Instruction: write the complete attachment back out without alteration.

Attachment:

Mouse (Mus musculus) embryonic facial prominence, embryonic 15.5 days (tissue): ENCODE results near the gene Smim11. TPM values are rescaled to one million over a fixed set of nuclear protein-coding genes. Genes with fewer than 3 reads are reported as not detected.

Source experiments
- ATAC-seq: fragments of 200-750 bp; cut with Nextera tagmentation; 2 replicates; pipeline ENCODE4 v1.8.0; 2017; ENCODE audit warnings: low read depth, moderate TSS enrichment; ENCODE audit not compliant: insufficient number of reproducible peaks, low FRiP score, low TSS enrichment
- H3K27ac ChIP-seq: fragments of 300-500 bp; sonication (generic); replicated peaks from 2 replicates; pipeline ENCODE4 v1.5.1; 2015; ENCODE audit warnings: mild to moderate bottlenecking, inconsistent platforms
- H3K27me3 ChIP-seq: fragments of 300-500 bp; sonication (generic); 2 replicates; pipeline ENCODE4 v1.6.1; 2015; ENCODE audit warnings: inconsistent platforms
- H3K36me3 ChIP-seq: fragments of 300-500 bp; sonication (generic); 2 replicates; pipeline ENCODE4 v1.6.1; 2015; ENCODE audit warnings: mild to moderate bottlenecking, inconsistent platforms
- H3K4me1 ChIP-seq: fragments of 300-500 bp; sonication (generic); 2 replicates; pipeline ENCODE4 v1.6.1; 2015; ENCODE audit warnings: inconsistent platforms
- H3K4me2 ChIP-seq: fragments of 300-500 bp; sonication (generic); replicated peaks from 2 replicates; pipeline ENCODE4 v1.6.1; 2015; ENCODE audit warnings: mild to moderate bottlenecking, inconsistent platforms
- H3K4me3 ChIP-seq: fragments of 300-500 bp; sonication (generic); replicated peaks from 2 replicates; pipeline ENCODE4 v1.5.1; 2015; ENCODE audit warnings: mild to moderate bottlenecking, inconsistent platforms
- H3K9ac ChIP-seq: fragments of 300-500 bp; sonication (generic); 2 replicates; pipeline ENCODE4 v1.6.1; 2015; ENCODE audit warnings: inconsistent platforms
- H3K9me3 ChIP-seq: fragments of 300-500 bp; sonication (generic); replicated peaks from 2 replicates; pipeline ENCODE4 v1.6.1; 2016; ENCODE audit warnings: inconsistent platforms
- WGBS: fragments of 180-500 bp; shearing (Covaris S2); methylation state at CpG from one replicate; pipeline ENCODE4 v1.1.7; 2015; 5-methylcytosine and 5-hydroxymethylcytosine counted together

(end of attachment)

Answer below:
Mouse (Mus musculus) embryonic facial prominence, embryonic 15.5 days (tissue): ENCODE results near the gene Smim11. TPM values are rescaled to one million over a fixed set of nuclear protein-coding genes. Genes with fewer than 3 reads are reported as not detected.

Source experiments
- ATAC-seq: fragments of 200-750 bp; cut with Nextera tagmentation; 2 replicates; pipeline ENCODE4 v1.8.0; 2017; ENCODE audit warnings: low read depth, moderate TSS enrichment; ENCODE audit not compliant: insufficient number of reproducible peaks, low FRiP score, low TSS enrichment
- H3K27ac ChIP-seq: fragments of 300-500 bp; sonication (generic); replicated peaks from 2 replicates; pipeline ENCODE4 v1.5.1; 2015; ENCODE audit warnings: mild to moderate bottlenecking, inconsistent platforms
- H3K27me3 ChIP-seq: fragments of 300-500 bp; sonication (generic); 2 replicates; pipeline ENCODE4 v1.6.1; 2015; ENCODE audit warnings: inconsistent platforms
- H3K36me3 ChIP-seq: fragments of 300-500 bp; sonication (generic); 2 replicates; pipeline ENCODE4 v1.6.1; 2015; ENCODE audit warnings: mild to moderate bottlenecking, inconsistent platforms
- H3K4me1 ChIP-seq: fragments of 300-500 bp; sonication (generic); 2 replicates; pipeline ENCODE4 v1.6.1; 2015; ENCODE audit warnings: inconsistent platforms
- H3K4me2 ChIP-seq: fragments of 300-500 bp; sonication (generic); replicated peaks from 2 replicates; pipeline ENCODE4 v1.6.1; 2015; ENCODE audit warnings: mild to moderate bottlenecking, inconsistent platforms
- H3K4me3 ChIP-seq: fragments of 300-500 bp; sonication (generic); replicated peaks from 2 replicates; pipeline ENCODE4 v1.5.1; 2015; ENCODE audit warnings: mild to moderate bottlenecking, inconsistent platforms
- H3K9ac ChIP-seq: fragments of 300-500 bp; sonication (generic); 2 replicates; pipeline ENCODE4 v1.6.1; 2015; ENCODE audit warnings: inconsistent platforms
- H3K9me3 ChIP-seq: fragments of 300-500 bp; sonication (generic); replicated peaks from 2 replicates; pipeline ENCODE4 v1.6.1; 2016; ENCODE audit warnings: inconsistent platforms
- WGBS: fragments of 180-500 bp; shearing (Covaris S2); methylation state at CpG from one replicate; pipeline ENCODE4 v1.1.7; 2015; 5-methylcytosine and 5-hydroxymethylcytosine counted together